Massachusetts Institute of Technology (MIT)
Minority Introduction to Engineering and Science (MITES)

Minority Introduction to Engineering and Science (MITES) is an intensive six-week residential academic enrichment program for about 80 promising high school juniors who intend to pursue careers in science, engineering, and entrepreneurship, especially those from minority backgrounds and other underrepresented segments of the population. The program is free of charge to participating students, not including transportation.

The Women's Technology Program (WTP) was created in 2002 to encourage young women with strong math, science, and analytical abilities to pursue studies in engineering and computer science. The program provides young women with positive female role models, college-level computing and engineering experience, and an understanding of what engineers and computer scientists do and how they work.

WTP is a rigorous academic program for female high school rising seniors who love and excel at math and science but have little or no background in engineering and computer science. During four weeks in the summer, participants live on the MIT campus and explore engineering and computer science through hands-on classes, labs, and team-based projects.

Instruction is provided by female MIT graduate students, as well as MIT faculty and industry engineers who make presentations to students about research and career opportunities. Tours of MIT labs and off-campus facilities highlight how and where engineers work.

WTP offers two curriculum tracks; they are not certified academic programs and students do not receive college credit.

Massachusetts Institute of Technology (MIT)
Women's Technology Program (WTP)

Women’s Technology Program (WTP) is a four-week summer academic and residential experience where 60 female high school students explore engineering through hands-on classes (taught by female MIT graduate students), labs, and team-based projects in the summer after their junior year. Students at WTP focus on either Electrical Engineering and Computer Science (EECS) or Mechanical Engineering (ME).

WTP is not a "summer camp" but an intense academic experience. Curriculum information is available on the WTP-EECS and WTP-ME sites--check these before applying to see if you have already covered our curriculum. WTP is designed for girls who have demonstrated their ability to excel at math and science in their high school classes, but who have no prior background (or very little) in engineering or computer science.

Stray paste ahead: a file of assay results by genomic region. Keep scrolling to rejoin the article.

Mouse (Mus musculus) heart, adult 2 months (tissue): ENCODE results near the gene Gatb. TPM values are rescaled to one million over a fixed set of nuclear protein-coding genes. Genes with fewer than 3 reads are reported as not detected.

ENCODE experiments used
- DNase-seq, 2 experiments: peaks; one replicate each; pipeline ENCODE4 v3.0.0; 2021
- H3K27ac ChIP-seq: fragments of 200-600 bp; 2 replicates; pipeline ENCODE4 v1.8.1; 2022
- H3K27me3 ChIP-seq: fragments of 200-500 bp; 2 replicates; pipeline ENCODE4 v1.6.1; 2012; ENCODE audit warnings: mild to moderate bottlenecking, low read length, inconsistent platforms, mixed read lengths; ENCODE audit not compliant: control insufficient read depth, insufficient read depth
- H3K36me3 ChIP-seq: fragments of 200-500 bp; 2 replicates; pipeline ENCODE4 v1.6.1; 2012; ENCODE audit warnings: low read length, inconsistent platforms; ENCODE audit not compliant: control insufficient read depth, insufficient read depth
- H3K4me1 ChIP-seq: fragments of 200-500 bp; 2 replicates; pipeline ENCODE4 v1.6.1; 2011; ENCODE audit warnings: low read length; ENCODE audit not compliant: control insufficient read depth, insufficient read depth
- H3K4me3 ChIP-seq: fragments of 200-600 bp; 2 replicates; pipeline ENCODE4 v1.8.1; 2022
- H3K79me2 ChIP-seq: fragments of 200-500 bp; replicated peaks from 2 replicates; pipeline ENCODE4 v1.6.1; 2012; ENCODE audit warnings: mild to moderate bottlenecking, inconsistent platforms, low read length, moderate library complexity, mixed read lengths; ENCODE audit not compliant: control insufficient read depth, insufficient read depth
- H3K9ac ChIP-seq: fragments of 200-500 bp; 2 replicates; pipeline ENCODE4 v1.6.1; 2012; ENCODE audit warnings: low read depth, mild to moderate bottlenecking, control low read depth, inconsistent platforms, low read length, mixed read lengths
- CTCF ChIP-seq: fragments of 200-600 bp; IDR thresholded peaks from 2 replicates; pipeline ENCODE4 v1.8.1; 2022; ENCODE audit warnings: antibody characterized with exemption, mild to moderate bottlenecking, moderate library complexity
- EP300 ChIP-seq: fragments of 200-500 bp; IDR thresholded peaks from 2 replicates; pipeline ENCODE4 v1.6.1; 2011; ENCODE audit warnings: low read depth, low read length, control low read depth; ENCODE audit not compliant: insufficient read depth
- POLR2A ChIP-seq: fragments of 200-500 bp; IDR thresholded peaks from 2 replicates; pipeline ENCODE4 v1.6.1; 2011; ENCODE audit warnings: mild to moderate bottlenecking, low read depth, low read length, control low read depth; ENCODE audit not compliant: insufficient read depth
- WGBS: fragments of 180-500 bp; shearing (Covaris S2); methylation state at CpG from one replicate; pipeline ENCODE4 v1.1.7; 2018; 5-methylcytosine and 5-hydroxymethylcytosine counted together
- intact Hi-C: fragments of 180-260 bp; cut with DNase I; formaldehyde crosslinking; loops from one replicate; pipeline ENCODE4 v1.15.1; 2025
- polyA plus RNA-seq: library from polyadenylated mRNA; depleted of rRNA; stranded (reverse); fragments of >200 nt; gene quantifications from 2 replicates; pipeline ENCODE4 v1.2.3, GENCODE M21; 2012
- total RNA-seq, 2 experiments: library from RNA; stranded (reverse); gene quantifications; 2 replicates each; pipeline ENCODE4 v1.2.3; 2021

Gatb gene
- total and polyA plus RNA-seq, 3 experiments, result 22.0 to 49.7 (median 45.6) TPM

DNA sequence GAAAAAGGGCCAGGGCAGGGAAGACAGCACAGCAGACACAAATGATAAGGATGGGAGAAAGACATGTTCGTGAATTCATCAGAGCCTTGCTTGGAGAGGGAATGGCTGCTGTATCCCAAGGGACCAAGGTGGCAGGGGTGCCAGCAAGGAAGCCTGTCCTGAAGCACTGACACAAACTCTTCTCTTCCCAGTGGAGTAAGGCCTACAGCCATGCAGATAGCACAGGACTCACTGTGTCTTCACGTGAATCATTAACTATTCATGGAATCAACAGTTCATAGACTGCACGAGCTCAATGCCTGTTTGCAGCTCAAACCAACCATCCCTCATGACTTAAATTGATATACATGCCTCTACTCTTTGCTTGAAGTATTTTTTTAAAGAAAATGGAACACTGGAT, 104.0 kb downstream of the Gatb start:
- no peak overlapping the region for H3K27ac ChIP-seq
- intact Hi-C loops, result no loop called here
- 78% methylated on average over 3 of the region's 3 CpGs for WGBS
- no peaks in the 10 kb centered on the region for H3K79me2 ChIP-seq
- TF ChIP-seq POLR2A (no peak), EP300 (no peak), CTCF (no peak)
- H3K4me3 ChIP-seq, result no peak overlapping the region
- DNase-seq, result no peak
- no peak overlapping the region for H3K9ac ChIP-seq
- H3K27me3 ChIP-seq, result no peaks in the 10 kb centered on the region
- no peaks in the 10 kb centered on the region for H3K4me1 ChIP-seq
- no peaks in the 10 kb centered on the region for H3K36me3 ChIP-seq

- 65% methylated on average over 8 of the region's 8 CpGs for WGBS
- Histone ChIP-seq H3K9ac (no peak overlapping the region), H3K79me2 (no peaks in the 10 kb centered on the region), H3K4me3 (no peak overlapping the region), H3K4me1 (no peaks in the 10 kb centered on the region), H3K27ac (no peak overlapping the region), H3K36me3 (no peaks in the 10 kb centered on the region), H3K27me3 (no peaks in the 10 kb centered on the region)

WTP wants to accept students for whom our curriculum will be a new experience. Since the WTP-EECS computer science class is an introductory class designed for students with no prior programming background, WTP does not accept students to that curriculum track who have already covered our CS curriculum.

Female MIT graduate students design and teach the classes, assisted by female MIT undergraduate students who also live in the dorm with the high school girls. The daily required schedule includes classes, labs, homework, and social time with other WTP students. WTP classes do not earn academic credit from MIT; WTP students are expected to work hard because they are excited about learning.

Sixty participants (40 for EECS and 20 for ME) are selected from a nationwide applicant pool of the top female 11th grade math and science students. WTP received over 700 applications last year. WTP is looking for students who are not yet certain about their future college majors, and who would like to explore engineering and computer science to determine whether these fields might be of interest.

Massachusetts Institute of Technology (MIT)
Summer Science Program (SSP)

While the Summer Science Program (SSP) is not on campus, MIT co-sponsors this residential program, and many MIT students are among the program’s alumni. The curriculum is organized around a central research project in either Astrophysics or Biochemistry. In the Astrophysics program, each team of three students determines the orbit of a near-earth asteroid (minor planet) from direct astronomical observations. In the Biochemistry program, each team designs a small molecule to inhibit an enzyme from a fungal crop pathogen. The programs are six weeks long and offered at locations in Colorado, New Mexico, and Indiana.

Today’s most promising high school students will be tomorrow’s scientists and engineers, doctors and entrepreneurs – the people who invent the future – but only if they realize their potential. These talented and motivated teens have unique needs not often met in their schools: for role models, intellectual challenge, true peers, and the confidence to dream bigger dreams.

For over six decades, SSP’s immersion into experimental science has challenged and inspired talented rising seniors from around the world. Working in teams of three, participants complete a research project from beginning to end: either in Astrophysics – near-earth asteroid imaging and orbit determination – or (since 2017) Biochemistry – fungal enzyme inhibition and drug discovery. Each team acquires its own original data and performs its own analysis. Field trips and guest speakers round out an intense 39-day schedule. The experience changes their lives, and the benefits continue for life.

SSP is the only enrichment program operated, governed, and largely funded by its own alumni and former faculty – eloquent testimony to its impact. SSP's Case for Support is the best concise introduction to what SSP does, what SSP wants to do next, … and how you can help make it happen.

MITES Program Overview MITES Engineering Design
MIT MOSTEC Webinar MIT Engineering Outreach Programs
Women's Technology Program at MIT MIT Women's Technology Program in 2017
Life, MIT WTP Overview, MIT WTP
MIT SSP Program Science Summer Program (SSP)